Thursday, October 21, 2010

Czech It Out

My great grandmother immigrated to the United States from Czechoslovakia to escape Nazi persecution.   My Baba had a wonderful flower garden in her yard with winding paths to explore.  She always spoke loudly and had a heavy accent and, as a little girl, I often couldn’t understand her.  I have many memories of her pulling coins from her apron pocket and stuffing them into my little hand.   Her home was always welcoming and filled with yummy smells. 

One of the things she always had for us was Kolache.

Kolache is a traditional Slovak pastry that I grew up eating during holidays and family visits.  A Czech dictionary defines Kolache as "the national sweet bread."  It is simply a bread made with sweet yeast dough that is rolled out very thin, spread with a nut paste, then rolled up into a log, baked, and sliced crosswise.

Traditionally, Kolache recipes are handed down from generation to generation within families.  It took me a long time to find a recipe that resembled my Great Grandmother’s Kolache.  I found a good one . . . but not AS good.


Old-Fashioned Kolache Dough

1/2 cup sugar
1/2 cup butter
1 package dry yeast
8 oz sour cream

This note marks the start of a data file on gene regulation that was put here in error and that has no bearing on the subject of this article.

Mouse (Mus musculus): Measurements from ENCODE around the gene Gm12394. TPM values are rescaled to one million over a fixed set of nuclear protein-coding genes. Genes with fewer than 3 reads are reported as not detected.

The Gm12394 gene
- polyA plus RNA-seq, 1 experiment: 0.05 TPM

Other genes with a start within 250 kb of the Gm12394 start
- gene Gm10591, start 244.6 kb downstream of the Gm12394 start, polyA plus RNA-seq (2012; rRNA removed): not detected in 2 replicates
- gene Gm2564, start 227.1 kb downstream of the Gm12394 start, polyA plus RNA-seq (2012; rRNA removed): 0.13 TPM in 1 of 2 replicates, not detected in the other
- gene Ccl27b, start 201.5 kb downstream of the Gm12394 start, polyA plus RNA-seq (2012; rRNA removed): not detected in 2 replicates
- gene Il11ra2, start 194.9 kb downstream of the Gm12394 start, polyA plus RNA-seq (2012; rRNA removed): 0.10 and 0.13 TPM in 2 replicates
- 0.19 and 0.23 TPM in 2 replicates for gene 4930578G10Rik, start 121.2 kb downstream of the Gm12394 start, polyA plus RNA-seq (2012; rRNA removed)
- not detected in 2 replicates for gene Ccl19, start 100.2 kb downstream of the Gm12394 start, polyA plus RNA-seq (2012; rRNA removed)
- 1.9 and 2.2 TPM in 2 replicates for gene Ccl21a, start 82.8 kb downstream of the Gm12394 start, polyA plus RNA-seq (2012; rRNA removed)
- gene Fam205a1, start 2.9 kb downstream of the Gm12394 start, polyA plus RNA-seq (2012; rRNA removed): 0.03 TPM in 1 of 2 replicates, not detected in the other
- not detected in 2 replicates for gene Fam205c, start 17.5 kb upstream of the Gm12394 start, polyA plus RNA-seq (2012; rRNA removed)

1 tsp salt
4 eggs, beaten
5-6 cups of flour

Dissolve yeast in sour cream, set aside. Mix flour, sugar, salt and butter (as in a pie crust). Add yeast/sour cream mixture and eggs. Knead until smooth, adding more flour as necessary (dough should not be sticky).

Place in bowl and cover. Refrigerate at least 4 hours, or overnight.

 Nut Filling

1 pound ground walnuts
1 stick margarine
1 cup sugar
1/2 cup brown sugar
1 tsp vanilla
1 tsp maple syrup
1/4 cup warm milk

Mix together until well blended. Set aside and let cool.

Divide dough into 5 parts. Roll each into a rectangle shape, using 1/4 cup flour and 1 cup sugar (for all 5) so that the dough won't stick.

Spread each rectangle with 1/5 of the nut filling, almost to the edges.

Roll width-wise and seal with your fingers.

Sprinkle the tops lightly with sugar and bake in a 350 degree oven for 30 minutes.

Wait until cool before cutting into slices.
 
NOM-dilly-cious!

1 comment:

  1. It is like a sticky bun...without all the sticky!

    ReplyDelete